Uncertainty makes us sweaty…

May 03, 2015

I was lucky enough to be selected to participate in the inaugural VergeNYC conference hosted by Parsons School of Design where the theme was “Action in the Face of Uncertainty.”

The question this small group of participants was there to address was this: What if we were to turn the negativity, insecurity and fear associated with uncertainty on its head? What if we leveraged uncertainty to be one of our greatest assets?

Participants worked in small groups to attack this question from a number of different angles — systems, urban policy and education to name a few. My group was assigned to explore harnassing uncertainty rather than trying to reduce or run away from it.

We used a DeRe framework developed by Ayse Birsel of Birsel + Seck, who also facilitated our group. The DeRe process involves four steps:

  • Deconstruction
  • Point of View
  • Reconstruction
  • Expression

As part of our collaboration, we explored the physical, emotional, intellectual and spiritual aspects of uncertainty.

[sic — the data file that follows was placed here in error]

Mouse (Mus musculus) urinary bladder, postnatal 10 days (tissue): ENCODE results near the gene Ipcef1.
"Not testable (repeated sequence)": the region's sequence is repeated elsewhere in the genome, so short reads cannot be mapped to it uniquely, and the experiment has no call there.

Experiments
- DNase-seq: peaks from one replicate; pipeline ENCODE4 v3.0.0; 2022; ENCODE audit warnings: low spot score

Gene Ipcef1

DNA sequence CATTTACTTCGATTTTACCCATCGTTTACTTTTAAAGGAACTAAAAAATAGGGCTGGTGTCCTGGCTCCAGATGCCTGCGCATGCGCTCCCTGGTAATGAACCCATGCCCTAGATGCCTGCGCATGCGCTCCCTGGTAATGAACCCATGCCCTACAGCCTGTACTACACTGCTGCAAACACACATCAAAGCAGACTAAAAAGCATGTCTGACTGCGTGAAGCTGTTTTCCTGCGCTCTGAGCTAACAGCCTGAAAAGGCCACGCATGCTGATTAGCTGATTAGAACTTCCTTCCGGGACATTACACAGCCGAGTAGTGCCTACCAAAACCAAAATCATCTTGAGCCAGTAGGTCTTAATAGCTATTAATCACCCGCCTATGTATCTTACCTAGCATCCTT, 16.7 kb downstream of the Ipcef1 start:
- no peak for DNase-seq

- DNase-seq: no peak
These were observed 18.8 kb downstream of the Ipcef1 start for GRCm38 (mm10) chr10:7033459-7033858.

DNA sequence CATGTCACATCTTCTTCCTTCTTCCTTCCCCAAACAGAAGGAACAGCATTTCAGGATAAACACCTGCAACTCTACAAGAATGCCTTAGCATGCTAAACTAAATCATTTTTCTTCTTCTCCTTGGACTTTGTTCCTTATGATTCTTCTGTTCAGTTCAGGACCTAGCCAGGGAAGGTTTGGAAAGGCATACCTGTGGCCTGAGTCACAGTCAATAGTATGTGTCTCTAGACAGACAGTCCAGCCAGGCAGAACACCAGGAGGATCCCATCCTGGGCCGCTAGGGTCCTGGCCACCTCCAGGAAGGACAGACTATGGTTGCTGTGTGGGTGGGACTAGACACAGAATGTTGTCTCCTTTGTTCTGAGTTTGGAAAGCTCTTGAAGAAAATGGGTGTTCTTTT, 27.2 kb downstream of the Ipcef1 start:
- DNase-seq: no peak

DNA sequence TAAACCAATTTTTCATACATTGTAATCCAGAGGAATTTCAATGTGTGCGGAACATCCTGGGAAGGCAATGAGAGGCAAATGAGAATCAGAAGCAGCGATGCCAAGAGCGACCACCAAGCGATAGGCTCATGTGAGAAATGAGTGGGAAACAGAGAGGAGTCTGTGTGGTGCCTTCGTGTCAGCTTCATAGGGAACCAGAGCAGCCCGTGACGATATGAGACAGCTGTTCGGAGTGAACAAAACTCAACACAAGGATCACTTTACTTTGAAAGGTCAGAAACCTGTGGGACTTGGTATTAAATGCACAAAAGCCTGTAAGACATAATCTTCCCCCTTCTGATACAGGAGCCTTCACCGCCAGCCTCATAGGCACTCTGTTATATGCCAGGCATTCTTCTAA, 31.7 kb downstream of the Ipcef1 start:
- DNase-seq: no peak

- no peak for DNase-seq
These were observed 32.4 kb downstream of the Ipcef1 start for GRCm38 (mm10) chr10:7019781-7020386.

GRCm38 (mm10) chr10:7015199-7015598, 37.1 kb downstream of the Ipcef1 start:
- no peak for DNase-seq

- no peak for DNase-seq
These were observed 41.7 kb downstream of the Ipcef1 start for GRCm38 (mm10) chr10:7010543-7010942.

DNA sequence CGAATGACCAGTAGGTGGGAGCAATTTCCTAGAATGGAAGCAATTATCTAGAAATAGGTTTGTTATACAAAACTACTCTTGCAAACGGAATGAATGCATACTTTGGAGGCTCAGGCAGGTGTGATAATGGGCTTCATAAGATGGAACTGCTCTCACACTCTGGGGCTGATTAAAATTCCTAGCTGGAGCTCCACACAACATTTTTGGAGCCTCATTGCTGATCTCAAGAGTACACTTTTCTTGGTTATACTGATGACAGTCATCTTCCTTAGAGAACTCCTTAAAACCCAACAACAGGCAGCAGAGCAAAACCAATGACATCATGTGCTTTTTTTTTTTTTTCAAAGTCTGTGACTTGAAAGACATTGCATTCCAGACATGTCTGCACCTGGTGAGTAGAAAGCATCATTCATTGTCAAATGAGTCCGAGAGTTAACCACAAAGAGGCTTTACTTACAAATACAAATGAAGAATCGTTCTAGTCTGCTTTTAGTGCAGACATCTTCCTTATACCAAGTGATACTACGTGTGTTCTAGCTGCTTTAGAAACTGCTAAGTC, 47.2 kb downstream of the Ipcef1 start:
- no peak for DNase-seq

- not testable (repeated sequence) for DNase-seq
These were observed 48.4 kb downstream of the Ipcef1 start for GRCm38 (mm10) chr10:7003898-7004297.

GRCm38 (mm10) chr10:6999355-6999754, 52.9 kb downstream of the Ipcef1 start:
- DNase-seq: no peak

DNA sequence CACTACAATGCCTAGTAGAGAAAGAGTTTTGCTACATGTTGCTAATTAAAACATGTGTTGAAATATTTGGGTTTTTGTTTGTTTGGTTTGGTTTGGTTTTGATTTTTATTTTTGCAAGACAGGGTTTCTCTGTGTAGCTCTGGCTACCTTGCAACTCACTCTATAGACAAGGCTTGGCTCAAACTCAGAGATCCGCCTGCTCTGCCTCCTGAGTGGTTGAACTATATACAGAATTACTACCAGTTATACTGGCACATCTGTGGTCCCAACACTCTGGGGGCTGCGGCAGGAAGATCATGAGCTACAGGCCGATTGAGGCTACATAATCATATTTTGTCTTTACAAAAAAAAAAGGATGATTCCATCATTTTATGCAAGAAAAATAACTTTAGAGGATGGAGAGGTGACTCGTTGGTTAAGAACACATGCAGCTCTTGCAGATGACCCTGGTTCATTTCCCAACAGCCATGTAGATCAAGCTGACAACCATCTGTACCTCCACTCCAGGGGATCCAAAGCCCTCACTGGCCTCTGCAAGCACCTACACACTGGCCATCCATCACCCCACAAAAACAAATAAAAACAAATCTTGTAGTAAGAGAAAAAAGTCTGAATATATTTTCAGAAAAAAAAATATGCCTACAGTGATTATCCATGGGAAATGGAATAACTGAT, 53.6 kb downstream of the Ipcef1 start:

What if we turned the negativity, insecurity and fear associated with uncertainty on its head? What if we leveraged uncertainty to be an asset?

What I enjoyed most about this exercise and the VergeNYC conference overall was having long and deeply honest conversations with other design thinking practitioners about uncertainty. It was eye-opening to realize that what I often say to my clients is similar to what others professionals say-- that uncertainty is harrowing for we so-called experts as well, we just have more practice with it. We often feel scared and sweaty and confused during an innovative design project. But, because of experience, we have a trust and optimism that almost borders on the spiritual. We are not inured to the painful aspects associated with riding the rollercoaster of innovation — we just believe it is going to turn out great. And we are okay with getting sweaty.

I encourage you to look for a chance to participate in next year’s VergeNYC as well as IIT Institute of Design’s BarnRaise event in the fall. These two student-initiated events have taught me more than any professional events I’ve attended this year.

Click on the photo below to watch a well-produced three-minute video about the VergeNYC event.